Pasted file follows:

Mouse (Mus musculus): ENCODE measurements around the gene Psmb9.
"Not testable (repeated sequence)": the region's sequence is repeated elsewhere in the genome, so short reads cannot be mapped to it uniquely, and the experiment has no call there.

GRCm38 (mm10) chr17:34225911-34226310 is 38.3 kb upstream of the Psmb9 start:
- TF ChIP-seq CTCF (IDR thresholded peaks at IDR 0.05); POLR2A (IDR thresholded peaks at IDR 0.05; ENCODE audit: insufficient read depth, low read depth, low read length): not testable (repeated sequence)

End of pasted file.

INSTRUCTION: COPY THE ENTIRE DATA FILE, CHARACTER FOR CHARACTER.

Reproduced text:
Mouse (Mus musculus): ENCODE measurements around the gene Psmb9.
"Not testable (repeated sequence)": the region's sequence is repeated elsewhere in the genome, so short reads cannot be mapped to it uniquely, and the experiment has no call there.

GRCm38 (mm10) chr17:34225911-34226310 is 38.3 kb upstream of the Psmb9 start:
- TF ChIP-seq CTCF (IDR thresholded peaks at IDR 0.05); POLR2A (IDR thresholded peaks at IDR 0.05; ENCODE audit: insufficient read depth, low read depth, low read length): not testable (repeated sequence)